Off Label Prescribing & the Standard of Care

By fpamed Forensic Psychiatrist, Steven H. Berger, MD

When is an antipsychotic not an antipsychotic? Answer: When it is an antidepressant, a mood stabilizer, an anxiolytic, a tranquilizer, or a sleeping pill.

Psychiatric medications are used for many purposes. A medication might be categorized as treating one condition but used to treat many other conditions. For example, quetiapine (Seroquel) is categorized as an antipsychotic medication used to treat psychosis, like schizophrenia, but it is also used to treat depression, bipolar disorder, anxiety, and insomnia. It is even known to have abuse potential. How can one medication treat so many conditions?

The pharmaceutical industry develops medications for particular purposes. Quetiapine was initially found to treat the psychosis of schizophrenia. However, psychiatric medications are often found useful in conditions other than the original intended condition. Quetiapine is such an example. It was initially marketed for the treatment of schizophrenia. Once in general usage, it was found also to be helpful with the mood fluctuations of bipolar disorder (also called manic depression), as well as depression. In lower doses, quetiapine also began to be used as a sleeping pill.

Why does one medication treat multiple conditions? Quetiapine, like other antipsychotics, blocks a specific dopamine receptor in the brain. That mechanism is thought to be responsible for the reduction of psychotic symptoms in schizophrenia. But quetiapine also does many other things in the body. Depending on the dose, the timing of the dose, and the place in the body where it exerts its action, it can produce different effects of different magnitudes.

When is a side effect not a side effect? Answer: When it is the intended effect.

Quetiapine does hundreds of things in the body. The one effect the prescribing doctor wants it to have is called the intended effect. All the other things it does are called side effects. When quetiapine makes a schizophrenic person sleepy, that sleepiness is called a side effect. But if prescribed in low dose as a sleeping pill, somnolence is the medication’s intended effect.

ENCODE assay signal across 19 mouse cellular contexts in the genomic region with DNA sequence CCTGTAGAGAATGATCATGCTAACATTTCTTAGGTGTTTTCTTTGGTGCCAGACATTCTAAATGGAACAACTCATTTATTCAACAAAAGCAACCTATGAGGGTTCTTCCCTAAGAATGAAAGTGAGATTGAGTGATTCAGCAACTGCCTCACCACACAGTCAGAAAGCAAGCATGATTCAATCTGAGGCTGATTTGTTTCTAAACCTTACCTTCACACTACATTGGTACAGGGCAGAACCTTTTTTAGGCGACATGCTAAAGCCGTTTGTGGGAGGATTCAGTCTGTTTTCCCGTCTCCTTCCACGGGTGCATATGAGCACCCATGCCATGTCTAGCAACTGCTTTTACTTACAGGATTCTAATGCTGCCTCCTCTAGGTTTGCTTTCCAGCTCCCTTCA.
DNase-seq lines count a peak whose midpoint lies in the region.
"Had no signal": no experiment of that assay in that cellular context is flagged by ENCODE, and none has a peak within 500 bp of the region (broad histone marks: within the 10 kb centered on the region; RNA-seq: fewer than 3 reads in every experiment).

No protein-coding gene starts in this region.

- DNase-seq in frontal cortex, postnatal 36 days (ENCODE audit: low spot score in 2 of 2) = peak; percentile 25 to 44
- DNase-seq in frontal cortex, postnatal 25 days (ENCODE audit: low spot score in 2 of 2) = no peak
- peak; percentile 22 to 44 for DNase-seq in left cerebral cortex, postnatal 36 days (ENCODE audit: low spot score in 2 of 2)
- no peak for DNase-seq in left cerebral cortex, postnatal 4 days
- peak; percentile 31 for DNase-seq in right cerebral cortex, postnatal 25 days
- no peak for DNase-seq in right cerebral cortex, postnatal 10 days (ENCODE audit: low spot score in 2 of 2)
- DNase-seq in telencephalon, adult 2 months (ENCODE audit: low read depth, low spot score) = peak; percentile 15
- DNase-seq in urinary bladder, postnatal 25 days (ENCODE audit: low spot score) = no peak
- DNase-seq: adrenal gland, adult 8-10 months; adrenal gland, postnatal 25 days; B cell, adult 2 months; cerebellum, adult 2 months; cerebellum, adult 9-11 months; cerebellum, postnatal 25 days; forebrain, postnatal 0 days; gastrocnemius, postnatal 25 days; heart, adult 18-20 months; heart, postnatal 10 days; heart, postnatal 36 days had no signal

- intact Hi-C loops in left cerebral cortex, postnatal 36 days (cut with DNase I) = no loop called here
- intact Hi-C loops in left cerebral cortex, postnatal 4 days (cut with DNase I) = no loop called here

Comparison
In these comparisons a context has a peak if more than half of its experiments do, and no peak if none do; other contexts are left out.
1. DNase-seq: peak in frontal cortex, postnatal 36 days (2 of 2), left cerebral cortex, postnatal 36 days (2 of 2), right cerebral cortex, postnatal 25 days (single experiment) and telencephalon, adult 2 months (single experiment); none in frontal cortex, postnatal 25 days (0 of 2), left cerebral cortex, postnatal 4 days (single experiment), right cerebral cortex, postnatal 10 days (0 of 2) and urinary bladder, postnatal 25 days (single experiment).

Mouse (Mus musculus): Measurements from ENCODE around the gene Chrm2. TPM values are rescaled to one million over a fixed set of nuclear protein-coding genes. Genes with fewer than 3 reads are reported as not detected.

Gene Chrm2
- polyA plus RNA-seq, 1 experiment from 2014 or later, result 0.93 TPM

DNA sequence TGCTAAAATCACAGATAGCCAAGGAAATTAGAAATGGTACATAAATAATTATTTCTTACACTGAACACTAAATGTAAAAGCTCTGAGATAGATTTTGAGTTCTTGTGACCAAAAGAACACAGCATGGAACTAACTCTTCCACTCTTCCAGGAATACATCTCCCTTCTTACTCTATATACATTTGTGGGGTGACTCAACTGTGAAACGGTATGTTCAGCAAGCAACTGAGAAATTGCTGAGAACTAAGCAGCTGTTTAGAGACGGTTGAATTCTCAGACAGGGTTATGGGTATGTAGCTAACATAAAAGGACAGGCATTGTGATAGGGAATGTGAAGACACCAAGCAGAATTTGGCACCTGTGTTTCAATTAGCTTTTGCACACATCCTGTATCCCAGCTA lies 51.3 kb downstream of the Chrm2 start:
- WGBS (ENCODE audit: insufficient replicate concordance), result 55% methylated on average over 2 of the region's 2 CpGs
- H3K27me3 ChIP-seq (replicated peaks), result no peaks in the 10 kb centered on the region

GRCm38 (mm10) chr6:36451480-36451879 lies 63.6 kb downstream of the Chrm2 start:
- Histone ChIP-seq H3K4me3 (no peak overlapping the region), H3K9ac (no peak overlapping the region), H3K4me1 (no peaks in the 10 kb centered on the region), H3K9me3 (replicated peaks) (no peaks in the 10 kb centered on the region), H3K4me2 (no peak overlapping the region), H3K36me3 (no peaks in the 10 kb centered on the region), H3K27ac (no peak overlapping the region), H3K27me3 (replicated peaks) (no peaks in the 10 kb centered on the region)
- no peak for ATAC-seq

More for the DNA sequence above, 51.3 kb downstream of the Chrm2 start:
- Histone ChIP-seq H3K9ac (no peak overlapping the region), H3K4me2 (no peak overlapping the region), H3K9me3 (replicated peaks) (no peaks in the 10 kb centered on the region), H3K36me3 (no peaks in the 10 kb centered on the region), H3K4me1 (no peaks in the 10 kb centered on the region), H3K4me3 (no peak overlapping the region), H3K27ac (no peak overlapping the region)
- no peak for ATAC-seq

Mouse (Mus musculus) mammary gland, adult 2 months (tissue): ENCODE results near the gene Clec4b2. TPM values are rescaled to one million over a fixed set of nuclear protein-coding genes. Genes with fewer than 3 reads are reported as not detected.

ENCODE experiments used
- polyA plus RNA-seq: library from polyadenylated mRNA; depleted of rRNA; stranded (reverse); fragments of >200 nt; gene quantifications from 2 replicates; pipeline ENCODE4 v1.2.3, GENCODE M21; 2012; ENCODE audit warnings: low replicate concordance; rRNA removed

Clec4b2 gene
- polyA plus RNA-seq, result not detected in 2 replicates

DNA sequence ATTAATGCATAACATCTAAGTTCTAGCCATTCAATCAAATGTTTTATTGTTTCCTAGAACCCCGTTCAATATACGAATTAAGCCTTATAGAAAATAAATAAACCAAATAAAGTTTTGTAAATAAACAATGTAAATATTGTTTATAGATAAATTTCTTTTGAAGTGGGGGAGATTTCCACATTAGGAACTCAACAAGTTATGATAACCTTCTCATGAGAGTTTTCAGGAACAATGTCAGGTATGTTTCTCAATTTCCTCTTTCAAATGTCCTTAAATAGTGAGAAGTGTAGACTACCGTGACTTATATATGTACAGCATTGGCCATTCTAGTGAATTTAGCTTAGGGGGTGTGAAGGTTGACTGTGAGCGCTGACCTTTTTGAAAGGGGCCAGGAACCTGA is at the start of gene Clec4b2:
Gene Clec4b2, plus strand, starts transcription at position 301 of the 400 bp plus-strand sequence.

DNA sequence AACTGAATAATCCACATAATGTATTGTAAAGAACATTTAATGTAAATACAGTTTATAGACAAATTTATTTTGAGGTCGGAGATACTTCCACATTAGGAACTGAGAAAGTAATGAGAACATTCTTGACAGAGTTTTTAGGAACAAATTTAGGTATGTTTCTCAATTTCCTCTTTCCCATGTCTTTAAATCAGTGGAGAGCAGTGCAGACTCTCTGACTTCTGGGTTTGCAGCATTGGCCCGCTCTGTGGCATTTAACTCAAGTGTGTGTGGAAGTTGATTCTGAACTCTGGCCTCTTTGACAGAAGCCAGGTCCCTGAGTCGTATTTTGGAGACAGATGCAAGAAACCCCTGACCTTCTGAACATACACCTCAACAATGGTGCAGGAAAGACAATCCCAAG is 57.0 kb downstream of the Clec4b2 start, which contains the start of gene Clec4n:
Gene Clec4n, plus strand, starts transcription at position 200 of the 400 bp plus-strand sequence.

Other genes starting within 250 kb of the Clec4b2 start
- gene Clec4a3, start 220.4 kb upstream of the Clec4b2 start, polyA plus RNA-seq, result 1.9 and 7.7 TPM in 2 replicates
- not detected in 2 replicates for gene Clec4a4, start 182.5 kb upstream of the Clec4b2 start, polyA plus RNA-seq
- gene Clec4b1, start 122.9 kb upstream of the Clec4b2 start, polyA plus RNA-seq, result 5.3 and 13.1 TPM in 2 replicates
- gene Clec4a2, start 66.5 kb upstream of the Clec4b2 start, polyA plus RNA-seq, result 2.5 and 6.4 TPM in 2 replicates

The FDA (Food and Drug Administration) regulates which medications can be marketed. It also regulates the uses for which a medication can be marketed. Quetiapine started with FDA approval to be marketed as an antipsychotic medication. It is said to be “indicated” for treating the psychosis of schizophrenia. Later, after it was shown to be effective in the depressive and manic phases bipolar disorder, the FDA approved it to be marketed for those conditions, too. Quetiapine is used “on label” to treat schizophrenia and bipolar disorder. Quetiapine is commonly known to be sedating and is therefore sometimes prescribed as a sleeping pill. However, the FDA has not approved Quetiapine for that purpose. Thus, when it is used as a sleeping pill, it is used “off label” for that purpose.

In their marketing and advertising, pharmaceutical companies are allowed to mention only the indications that the FDA has approved. Thus, the manufacturer can market and advertise quetiapine to treat schizophrenia and bipolar disorder, but not insomnia. That does not per se mean that it is never permissible to use quetiapine as a sleeping pill; it means that the FDA has not approved it for that use and its use for that purpose is “off label”. Off-label simply means that the FDA has not approved a medication for a particular indicated use.

While the FDA regulates what pharmaceutical manufacturers can do, it does not regulate what prescribers can do. Once a medication is approved by the FDA for one indication, prescribers are generally free to prescribe it for any on label or off label purpose.  Designating a medication’s use as off label does not address the medication’s efficacy or common usage. Physicians have expanded the use of many drugs beyond their FDA approved indications, and considerations like the risks, benefits, side effects and the alternatives to a treatment, as well as the prevailing standard of care, guide prescribers in their treatment decisions.

Because quetiapine is commonly used as a sleeping pill, its off label use for that indication may be consistent with the standard of care in a particular case. That does not mean that any off label use would meet that standard. For example, quetiapine is not commonly used to treat pneumonia. Therefore, it would be difficult to prove that quetiapine prescribed off label to treat pneumonia complies with the standard of care.